Interesting quotes from the internet that somebody might examine.
1) "This has nothing to do with right or wrong," he said. "I am innocent. You are killing an innocent man. I have tried to tell you over and over."
~ Joseph Mulligan, just before his execution in 1987
"Much of the prosecution's case rested on the testimony of Timothy Helms, who was granted immunity in return for testifying that Mr. Mulligan shot Captain Doe once in the head and Mrs. Miller four times."
"Mr. Mulligan maintained that he was not guilty. He said he was on a bus traveling from Atlanta to Savannah when the killings occurred."
"When Fitt first contacted Mulligan, the appellant insisted that he had not been in Columbus on the day of the crime, but had been with his family in Beaufort, South Carolina. Fitt explained to Mulligan that a "family alibi" is not often persuasive, and would probably result in a conviction, but Mulligan was adamant. Immediately thereafter, the prosecutor, Mr. Mullins Whisnant, indicated his willingness to recommend a life sentence if Mulligan would plead guilty. Once again, Fitt explained this to his client and told him that a plea would be "a safe way to go if there was any danger at all of ... being convicted." Fitt Deposition at 15. Mulligan was adamant that he did not commit the crime and would not plead guilty."
The prosecution claims the two victims were sitting in the front seat of a moving car, and the two killers, Mulligan and the person who testified in exchange for immunity, were sitting in the back seat.
Then, the prosecution claims, the first victim was killed by a shot from the person in the back seat, who then told the other killer to grab the steering wheel.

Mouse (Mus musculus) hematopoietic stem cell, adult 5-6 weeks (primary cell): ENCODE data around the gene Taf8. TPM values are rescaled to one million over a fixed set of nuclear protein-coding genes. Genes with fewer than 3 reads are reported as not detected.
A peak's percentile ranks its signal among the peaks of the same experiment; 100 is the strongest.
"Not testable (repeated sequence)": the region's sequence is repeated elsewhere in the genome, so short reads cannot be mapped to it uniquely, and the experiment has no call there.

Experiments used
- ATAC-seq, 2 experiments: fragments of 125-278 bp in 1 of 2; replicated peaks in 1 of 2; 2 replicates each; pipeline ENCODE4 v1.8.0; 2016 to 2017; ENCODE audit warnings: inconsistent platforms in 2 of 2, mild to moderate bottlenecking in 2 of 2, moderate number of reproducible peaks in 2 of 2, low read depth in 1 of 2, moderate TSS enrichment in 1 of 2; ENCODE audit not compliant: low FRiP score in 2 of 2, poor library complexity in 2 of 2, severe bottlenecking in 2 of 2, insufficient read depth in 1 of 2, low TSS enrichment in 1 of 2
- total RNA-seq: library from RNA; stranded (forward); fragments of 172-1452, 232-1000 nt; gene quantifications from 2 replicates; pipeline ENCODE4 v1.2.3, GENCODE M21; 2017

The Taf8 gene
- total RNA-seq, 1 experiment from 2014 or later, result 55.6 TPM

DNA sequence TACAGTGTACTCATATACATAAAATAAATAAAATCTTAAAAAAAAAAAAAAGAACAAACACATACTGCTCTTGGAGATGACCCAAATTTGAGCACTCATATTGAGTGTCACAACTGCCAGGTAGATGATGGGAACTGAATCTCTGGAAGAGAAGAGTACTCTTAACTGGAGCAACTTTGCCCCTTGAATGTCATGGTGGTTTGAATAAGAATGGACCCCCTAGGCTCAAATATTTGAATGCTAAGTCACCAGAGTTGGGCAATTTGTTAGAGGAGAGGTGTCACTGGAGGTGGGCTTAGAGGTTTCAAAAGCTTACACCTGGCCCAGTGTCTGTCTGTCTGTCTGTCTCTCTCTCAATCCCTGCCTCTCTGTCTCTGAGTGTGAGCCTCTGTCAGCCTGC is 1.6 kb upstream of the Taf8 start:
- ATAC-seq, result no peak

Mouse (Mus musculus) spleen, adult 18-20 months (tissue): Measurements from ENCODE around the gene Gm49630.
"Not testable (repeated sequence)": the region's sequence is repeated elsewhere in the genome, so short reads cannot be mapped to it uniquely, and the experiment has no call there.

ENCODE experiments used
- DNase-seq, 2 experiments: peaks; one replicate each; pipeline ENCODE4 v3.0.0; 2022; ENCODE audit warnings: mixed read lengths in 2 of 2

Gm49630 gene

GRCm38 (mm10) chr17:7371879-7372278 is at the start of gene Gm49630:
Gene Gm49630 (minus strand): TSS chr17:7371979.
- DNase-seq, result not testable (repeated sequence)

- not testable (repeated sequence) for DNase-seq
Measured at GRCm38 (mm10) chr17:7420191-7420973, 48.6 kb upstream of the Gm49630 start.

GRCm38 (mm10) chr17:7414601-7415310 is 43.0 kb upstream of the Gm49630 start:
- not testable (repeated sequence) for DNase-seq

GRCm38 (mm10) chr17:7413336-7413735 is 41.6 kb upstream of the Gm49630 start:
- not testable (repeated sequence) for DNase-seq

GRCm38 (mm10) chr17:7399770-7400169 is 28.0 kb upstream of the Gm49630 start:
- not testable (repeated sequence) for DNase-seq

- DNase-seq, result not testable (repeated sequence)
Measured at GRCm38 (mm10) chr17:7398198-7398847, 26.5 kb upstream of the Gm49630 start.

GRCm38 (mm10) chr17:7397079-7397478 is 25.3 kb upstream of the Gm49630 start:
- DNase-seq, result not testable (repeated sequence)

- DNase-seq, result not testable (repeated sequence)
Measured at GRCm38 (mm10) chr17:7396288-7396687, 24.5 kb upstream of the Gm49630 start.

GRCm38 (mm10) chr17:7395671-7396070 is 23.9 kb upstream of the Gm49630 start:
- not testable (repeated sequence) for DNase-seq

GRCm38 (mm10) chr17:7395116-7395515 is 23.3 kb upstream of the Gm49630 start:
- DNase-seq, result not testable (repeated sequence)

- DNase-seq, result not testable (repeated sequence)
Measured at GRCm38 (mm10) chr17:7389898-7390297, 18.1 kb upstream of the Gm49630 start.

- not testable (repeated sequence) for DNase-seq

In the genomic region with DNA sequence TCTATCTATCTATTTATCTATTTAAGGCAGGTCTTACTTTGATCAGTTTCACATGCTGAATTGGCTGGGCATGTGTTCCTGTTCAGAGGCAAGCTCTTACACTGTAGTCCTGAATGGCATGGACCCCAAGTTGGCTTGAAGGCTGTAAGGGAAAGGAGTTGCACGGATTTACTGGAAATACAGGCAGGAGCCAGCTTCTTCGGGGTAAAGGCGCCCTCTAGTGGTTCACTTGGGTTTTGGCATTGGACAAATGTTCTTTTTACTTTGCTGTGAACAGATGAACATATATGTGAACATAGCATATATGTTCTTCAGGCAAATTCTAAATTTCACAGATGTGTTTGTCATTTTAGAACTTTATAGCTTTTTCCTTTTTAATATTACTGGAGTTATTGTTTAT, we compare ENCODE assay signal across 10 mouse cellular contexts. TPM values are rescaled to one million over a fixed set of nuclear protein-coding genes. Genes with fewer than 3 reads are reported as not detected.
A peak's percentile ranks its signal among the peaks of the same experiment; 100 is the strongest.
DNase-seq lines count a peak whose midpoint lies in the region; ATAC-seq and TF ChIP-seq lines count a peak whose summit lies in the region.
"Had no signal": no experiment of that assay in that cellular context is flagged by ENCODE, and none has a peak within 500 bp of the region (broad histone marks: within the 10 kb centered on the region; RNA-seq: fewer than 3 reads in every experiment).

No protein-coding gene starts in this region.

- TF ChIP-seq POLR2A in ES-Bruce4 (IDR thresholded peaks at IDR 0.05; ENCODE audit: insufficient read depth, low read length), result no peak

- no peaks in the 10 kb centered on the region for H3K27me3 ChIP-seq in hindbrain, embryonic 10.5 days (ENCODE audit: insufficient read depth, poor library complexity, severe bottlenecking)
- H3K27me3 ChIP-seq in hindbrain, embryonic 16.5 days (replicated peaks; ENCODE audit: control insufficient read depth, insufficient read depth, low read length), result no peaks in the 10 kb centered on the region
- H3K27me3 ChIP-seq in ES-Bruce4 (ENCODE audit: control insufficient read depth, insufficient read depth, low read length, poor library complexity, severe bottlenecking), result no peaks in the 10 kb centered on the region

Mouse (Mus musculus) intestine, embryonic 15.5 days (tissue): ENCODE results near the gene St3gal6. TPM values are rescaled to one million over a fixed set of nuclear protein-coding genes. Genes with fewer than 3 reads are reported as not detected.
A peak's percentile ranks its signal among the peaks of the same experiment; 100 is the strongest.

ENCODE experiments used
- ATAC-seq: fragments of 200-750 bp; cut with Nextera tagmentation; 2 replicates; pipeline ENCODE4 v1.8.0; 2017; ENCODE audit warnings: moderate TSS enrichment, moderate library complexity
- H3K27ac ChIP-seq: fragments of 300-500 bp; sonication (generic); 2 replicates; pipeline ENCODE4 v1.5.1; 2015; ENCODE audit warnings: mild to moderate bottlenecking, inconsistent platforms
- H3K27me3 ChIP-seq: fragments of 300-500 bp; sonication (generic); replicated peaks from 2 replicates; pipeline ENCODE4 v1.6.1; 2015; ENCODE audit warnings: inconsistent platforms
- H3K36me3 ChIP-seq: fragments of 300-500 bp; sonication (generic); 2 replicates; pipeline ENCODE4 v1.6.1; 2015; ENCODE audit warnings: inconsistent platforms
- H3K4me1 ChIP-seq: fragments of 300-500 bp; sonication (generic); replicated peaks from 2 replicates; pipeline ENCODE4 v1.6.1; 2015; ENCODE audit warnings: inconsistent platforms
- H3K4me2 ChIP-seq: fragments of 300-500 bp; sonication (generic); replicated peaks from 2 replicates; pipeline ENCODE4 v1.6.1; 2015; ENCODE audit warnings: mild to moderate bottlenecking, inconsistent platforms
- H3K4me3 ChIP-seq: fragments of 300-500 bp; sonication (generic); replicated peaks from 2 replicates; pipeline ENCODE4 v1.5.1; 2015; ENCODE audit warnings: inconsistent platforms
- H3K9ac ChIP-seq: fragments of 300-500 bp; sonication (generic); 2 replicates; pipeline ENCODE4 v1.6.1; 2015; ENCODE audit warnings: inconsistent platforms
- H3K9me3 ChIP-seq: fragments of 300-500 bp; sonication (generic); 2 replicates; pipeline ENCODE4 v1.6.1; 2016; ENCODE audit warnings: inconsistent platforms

The driver was shot in the left eye and the bullet exited the right temple.
There are a lot of problems with the story the prosecution presented. One very obvious problem was that this was supposedly a premeditated murder, and according to the prosecution the killers had a lot of opportunities and places to commit the murder. But they waited until they were sitting in the back seat of a moving car, with a second victim who was not a target.
This looks a lot more like a simple carjacking or robbery which the police 'fakesolved' by fabricating their case.
On April 12, 1974 the victims were murdered.
In August the accused was indicted. In other words there were no immediate witnesses nor anything leading to a quick arrest, despite numerous gunshots in a moving car that then hit a mailbox and a stop sign.
The police eventually claimed they had two witnesses, plus one of the killers, granted immunity, who could identify the killer.
The prosecutor claimed that a partial fingerprint on the car window matched the accused, but at the trial that fingerprint testimony was 'weakened'.
The accused had a strong 'family alibi', but his own lawyer told him that a family alibi would not work, and appears to have pressured him to change it. Numerous character witnesses were offered who would testify, but none were used at the court.
There is no indication the accused had any history of crime, and the motive, theft, is somewhat contradicted by the prosecutor's story that the supposed killer paid the supposed accomplice $1,000 to drive him to the killing.
Nobody explains why he would benefit from life insurance on his brother in law. The implication is that the prosecutor suggests his sister was part of the plot, but that was never mentioned explicitly. The appearance is that the prosecutor is applying pressure for a guilty plea by making an implicit threat against the accused's sister.
The general circumstances of the killing, going to socialize with the brother in law, then killing him in a moving car, make no sense.
There are many smaller indications as well that the series of events described by the prosecution is not accurate.
2) "The fox I'm holding up was an exciting catch, because for days he successfully avoided our snare sets, even relieving himself on a few of them ... but we figured him out and now he'll be part of warm hat. Animal furs are truly the only way to avoid frostbite during Alaska winters,"
"Next week we're hoping for a wolf."